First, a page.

Although a big man physically, Ryan was not strong in health. Since weakened by influenza while he was in England at the time of the 1919 epidemic, he was stricken by bronchial and nasal infections. Furthermore he was tired from overwork; he seldom took a holiday and always worked long hours. In July 1921 he set out to campaign for the Labor candidate William Dunstan in the by-election for the Federal seat of Maranoa; he was sick at the start and during the long trip his condition worsened. On 1 August 1921 he died in Glenco Hospital, Barcaldine, of pneumonia. His body was taken by train to Brisbane past crowds gathered at each station. Archbishops Duhig and Mannix presided over his funeral in St Stephen's Cathedral and his burial in Toowong Cemetery.

Personal life[edit]

He married in 1910, Miss Lily Virginia Cook, who proved a great helpmate to him. She survived him with a son and a daughter, and in 1944 was the Queensland government representative at Melbourne.

Legacy[edit]

T. J. Ryan's headstone[3] at Brisbane's Toowong Cemetery

The early death of such a capable leader was a great blow to the labour movement. He was described as urbane, amiable and approachable; his personality had allowed him to converse with confidence and trust with people of all ranks, from the governor of the Bank of England to militant unionists. At the same time he could hit hard with sarcasm when challenged by foes such as Hughes; yet he remained friendly with many persons of conservative persuasion, including some of his political enemies. Charles Bernays regarded him as the greatest parliamentary leader he had observed, 'an earnest exponent of the faith that was in him, and a generous big-hearted fighter'. Many historians believe that Ryan would have been the 4th Labor Prime Minister of Australia, had his death not been so untimely.[4] A memorial fund collected money to erect a ten-foot (3 m) bronze statue which stands in Queen's Park near the Old Executive Building. A Ryan medal was struck for candidates obtaining the highest pass in the annual State scholarship examination.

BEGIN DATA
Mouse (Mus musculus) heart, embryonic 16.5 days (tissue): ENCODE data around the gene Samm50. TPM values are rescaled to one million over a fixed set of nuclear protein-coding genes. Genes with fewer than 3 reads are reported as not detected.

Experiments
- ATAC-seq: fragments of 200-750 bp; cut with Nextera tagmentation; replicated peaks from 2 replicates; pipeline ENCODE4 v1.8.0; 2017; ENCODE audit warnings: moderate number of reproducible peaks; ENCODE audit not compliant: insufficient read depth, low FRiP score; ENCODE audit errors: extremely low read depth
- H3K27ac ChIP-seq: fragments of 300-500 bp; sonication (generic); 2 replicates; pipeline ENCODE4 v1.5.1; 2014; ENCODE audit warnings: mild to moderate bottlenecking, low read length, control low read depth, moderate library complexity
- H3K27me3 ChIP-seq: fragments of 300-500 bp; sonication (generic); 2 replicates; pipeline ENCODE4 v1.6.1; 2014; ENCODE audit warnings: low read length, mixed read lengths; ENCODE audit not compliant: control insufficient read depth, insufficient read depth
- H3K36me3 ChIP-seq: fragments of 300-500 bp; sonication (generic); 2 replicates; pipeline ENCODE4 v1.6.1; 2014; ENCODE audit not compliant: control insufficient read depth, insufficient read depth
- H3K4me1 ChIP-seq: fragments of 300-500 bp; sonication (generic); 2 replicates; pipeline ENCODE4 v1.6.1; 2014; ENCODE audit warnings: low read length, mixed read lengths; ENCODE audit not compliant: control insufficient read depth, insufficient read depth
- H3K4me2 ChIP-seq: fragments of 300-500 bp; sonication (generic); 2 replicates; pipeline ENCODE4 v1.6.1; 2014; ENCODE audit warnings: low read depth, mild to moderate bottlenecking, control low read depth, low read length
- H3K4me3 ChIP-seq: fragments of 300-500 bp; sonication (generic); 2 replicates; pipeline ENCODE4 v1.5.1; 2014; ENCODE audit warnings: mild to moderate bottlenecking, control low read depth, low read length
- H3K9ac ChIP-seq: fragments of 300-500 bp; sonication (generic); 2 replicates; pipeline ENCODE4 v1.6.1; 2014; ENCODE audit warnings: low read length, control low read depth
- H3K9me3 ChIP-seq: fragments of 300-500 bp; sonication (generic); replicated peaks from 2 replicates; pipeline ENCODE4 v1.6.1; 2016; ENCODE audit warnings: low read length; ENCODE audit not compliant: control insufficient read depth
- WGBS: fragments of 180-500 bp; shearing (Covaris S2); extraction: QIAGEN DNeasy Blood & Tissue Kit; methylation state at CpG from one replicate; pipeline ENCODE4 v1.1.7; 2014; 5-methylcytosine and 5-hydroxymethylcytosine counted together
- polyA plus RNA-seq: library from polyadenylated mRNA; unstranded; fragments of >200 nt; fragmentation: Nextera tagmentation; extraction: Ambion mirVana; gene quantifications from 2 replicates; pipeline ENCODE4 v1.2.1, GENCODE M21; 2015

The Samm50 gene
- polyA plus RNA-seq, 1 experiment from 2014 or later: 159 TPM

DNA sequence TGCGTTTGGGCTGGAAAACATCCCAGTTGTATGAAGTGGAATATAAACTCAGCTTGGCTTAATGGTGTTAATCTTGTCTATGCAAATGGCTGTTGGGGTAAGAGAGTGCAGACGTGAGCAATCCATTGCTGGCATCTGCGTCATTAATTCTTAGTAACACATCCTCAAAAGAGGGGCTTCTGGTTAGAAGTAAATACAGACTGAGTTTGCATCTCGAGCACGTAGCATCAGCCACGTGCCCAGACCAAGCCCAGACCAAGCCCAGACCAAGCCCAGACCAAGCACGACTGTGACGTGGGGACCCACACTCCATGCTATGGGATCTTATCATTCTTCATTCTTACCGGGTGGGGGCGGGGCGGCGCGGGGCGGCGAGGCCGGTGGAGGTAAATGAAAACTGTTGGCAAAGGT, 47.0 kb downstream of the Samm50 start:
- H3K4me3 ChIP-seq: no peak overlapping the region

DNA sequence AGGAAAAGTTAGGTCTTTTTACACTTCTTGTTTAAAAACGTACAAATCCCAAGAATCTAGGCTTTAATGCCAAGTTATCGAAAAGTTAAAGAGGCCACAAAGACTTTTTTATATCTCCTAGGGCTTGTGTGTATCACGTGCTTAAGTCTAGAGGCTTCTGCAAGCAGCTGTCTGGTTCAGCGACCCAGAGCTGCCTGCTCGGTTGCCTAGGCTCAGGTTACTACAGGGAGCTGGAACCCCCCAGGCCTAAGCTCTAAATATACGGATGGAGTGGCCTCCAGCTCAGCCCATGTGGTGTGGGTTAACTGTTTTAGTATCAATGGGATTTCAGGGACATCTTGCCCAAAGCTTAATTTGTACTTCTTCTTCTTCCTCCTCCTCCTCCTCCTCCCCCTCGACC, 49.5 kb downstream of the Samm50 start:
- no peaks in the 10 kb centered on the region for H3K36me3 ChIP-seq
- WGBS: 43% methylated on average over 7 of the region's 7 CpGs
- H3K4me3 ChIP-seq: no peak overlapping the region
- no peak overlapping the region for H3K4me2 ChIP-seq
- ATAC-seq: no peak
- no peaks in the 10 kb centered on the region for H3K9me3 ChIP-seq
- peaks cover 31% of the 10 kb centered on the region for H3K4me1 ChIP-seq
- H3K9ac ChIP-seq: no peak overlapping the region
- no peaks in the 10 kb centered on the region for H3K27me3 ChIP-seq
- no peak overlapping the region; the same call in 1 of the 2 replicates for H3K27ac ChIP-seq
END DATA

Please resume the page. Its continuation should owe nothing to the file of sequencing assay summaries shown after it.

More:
The wording on the metal plaque on the pedestal on which Thomas Ryan's statue stands in Brisbane, describes him as: Scholar - Jurist - Statesman. The Federal electoral division of Ryan is named after him.

Family[edit]

Name Birth Death Notes[5]
Frederick Cullen Ryan 1911, Queensland 1965 Died Aged 54.
Ruth Ferguson Ryan 1914, Queensland married 1934, to musician, Raymond Edouard Lambert; divorced 1948.
Timothy Joseph Ryan 1839, Tipperary, Ireland 29 November 1912 married 3 Jun 1869, to Jane Cullen at Port Fairy, Victoria; had issue; died aged 73.
Jane Cullen 1848, Derry, Ireland 1883, Port Fairy, Victoria married 3 Jun 1869 to Timothy Joseph Ryan at Port Fairy, Victoria; had issue; died aged 35.
Mary Jane Ryan 20 July 1873, Port Fairy,Victoria 11 Jan. 1951, Port Fairy, Victoria married 19 May 1907, Boulder City, Western Australia. To Englishmen, Arthur Urban Lee; had issue; died aged 78.
John James Ryan 1870, Port Fairy, Victoria 1945, Port Fairy, Victoria married 1901, to Margaret Kelly Port Fairy, Victoria; had issue; died aged 75.
Timothy Michael Ryan 1871, Port Fairy, Victoria 1938, Ballarat, Victoria no issue; died aged 67.
Alice Ryan 1875, Port Fairy, Victoria
Ellen Theresa Ryan 1882, Port Fairy, Victoria 17 Jan 1910 married 1907, Boulder City, Western Australia to Timothy John Hourigan; had issue; died child birth, aged 28.
Esther Ann Ryan 1883, Port Fairy, Victoria 1970, Portland, Victoria married 1910, to Claude McLean; had issue; died aged 87.

Ancestry[edit]

References[edit]

  1. ^ Ross McMullin, The Light on the Hill: The Australian Labor Party 1891-1991
  2. ^ Featured Chambers Issue 32 — Hearsay – The Journal of the Bar Association of Queensland
  3. ^ Ryan, Thomas Joseph — Brisbane City Council Grave Location Search
  4. ^ Johnston, W. Ross; D. J. Murphy. "Ryan, Thomas Joseph (1876 - 1921)"
  5. ^ Weir, pp. 286–299

See also[edit]

TJ Ryan Foundation

External links[edit]

Political offices
Preceded by
Digby Denham
Premier of Queensland
1915–1919
Succeeded by
Ted Theodore
Parliament of Australia
Preceded by
Con Wallace
Member for West Sydney
1919–1921
Succeeded by
William Lambert